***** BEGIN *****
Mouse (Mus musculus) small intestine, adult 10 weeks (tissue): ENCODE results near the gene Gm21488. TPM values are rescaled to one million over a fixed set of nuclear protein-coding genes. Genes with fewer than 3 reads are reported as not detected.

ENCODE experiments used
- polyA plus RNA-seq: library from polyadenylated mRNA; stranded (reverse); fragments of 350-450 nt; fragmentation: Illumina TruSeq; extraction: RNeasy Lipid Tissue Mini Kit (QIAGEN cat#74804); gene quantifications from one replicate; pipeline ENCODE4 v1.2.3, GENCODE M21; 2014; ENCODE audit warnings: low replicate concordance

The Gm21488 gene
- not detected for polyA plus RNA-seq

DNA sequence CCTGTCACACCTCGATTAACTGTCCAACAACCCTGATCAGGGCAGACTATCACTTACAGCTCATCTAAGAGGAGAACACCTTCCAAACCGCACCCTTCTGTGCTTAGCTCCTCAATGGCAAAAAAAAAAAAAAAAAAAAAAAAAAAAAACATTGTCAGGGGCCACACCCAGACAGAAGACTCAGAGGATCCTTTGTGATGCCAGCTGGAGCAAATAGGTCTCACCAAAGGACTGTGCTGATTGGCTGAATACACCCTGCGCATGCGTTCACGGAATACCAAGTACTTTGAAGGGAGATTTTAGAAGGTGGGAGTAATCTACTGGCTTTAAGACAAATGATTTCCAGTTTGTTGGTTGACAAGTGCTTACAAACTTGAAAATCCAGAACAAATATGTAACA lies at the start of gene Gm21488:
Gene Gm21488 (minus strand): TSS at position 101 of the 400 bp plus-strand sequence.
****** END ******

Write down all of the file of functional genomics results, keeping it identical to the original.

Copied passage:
Mouse (Mus musculus) small intestine, adult 10 weeks (tissue): ENCODE results near the gene Gm21488. TPM values are rescaled to one million over a fixed set of nuclear protein-coding genes. Genes with fewer than 3 reads are reported as not detected.

ENCODE experiments used
- polyA plus RNA-seq: library from polyadenylated mRNA; stranded (reverse); fragments of 350-450 nt; fragmentation: Illumina TruSeq; extraction: RNeasy Lipid Tissue Mini Kit (QIAGEN cat#74804); gene quantifications from one replicate; pipeline ENCODE4 v1.2.3, GENCODE M21; 2014; ENCODE audit warnings: low replicate concordance

The Gm21488 gene
- not detected for polyA plus RNA-seq

DNA sequence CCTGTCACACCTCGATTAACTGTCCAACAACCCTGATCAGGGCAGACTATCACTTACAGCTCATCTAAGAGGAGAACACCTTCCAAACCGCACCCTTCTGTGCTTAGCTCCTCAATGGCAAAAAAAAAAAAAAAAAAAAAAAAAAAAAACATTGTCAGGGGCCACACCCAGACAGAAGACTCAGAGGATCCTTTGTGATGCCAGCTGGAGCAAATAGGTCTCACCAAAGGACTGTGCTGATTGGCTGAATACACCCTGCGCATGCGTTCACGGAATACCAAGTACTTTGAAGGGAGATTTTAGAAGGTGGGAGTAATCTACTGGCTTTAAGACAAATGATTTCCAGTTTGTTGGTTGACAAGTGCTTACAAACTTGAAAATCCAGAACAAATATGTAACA lies at the start of gene Gm21488:
Gene Gm21488 (minus strand): TSS at position 101 of the 400 bp plus-strand sequence.